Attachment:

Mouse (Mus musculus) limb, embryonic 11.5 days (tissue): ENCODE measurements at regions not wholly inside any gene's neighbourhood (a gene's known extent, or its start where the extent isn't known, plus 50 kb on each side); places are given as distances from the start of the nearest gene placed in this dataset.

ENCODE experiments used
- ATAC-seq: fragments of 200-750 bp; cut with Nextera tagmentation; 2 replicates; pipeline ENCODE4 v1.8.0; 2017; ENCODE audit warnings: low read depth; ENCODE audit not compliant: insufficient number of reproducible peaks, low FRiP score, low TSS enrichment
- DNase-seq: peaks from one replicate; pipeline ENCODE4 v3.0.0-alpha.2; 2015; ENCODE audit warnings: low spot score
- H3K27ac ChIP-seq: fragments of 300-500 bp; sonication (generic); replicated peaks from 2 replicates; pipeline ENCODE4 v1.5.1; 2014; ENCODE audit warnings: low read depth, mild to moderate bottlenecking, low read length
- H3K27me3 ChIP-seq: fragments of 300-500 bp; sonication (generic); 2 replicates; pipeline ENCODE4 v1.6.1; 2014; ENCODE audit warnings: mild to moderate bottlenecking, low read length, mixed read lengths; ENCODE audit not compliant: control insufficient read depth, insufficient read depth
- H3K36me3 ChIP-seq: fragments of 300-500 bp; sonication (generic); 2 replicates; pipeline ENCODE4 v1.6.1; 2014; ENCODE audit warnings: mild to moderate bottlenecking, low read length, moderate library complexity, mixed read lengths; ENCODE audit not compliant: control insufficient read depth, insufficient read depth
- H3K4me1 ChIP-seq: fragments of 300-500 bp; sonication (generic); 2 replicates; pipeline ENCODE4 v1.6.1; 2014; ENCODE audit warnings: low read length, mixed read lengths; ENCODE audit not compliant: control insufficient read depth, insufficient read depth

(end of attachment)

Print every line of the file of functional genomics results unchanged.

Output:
Mouse (Mus musculus) limb, embryonic 11.5 days (tissue): ENCODE measurements at regions not wholly inside any gene's neighbourhood (a gene's known extent, or its start where the extent isn't known, plus 50 kb on each side); places are given as distances from the start of the nearest gene placed in this dataset.

ENCODE experiments used
- ATAC-seq: fragments of 200-750 bp; cut with Nextera tagmentation; 2 replicates; pipeline ENCODE4 v1.8.0; 2017; ENCODE audit warnings: low read depth; ENCODE audit not compliant: insufficient number of reproducible peaks, low FRiP score, low TSS enrichment
- DNase-seq: peaks from one replicate; pipeline ENCODE4 v3.0.0-alpha.2; 2015; ENCODE audit warnings: low spot score
- H3K27ac ChIP-seq: fragments of 300-500 bp; sonication (generic); replicated peaks from 2 replicates; pipeline ENCODE4 v1.5.1; 2014; ENCODE audit warnings: low read depth, mild to moderate bottlenecking, low read length
- H3K27me3 ChIP-seq: fragments of 300-500 bp; sonication (generic); 2 replicates; pipeline ENCODE4 v1.6.1; 2014; ENCODE audit warnings: mild to moderate bottlenecking, low read length, mixed read lengths; ENCODE audit not compliant: control insufficient read depth, insufficient read depth
- H3K36me3 ChIP-seq: fragments of 300-500 bp; sonication (generic); 2 replicates; pipeline ENCODE4 v1.6.1; 2014; ENCODE audit warnings: mild to moderate bottlenecking, low read length, moderate library complexity, mixed read lengths; ENCODE audit not compliant: control insufficient read depth, insufficient read depth
- H3K4me1 ChIP-seq: fragments of 300-500 bp; sonication (generic); 2 replicates; pipeline ENCODE4 v1.6.1; 2014; ENCODE audit warnings: low read length, mixed read lengths; ENCODE audit not compliant: control insufficient read depth, insufficient read depth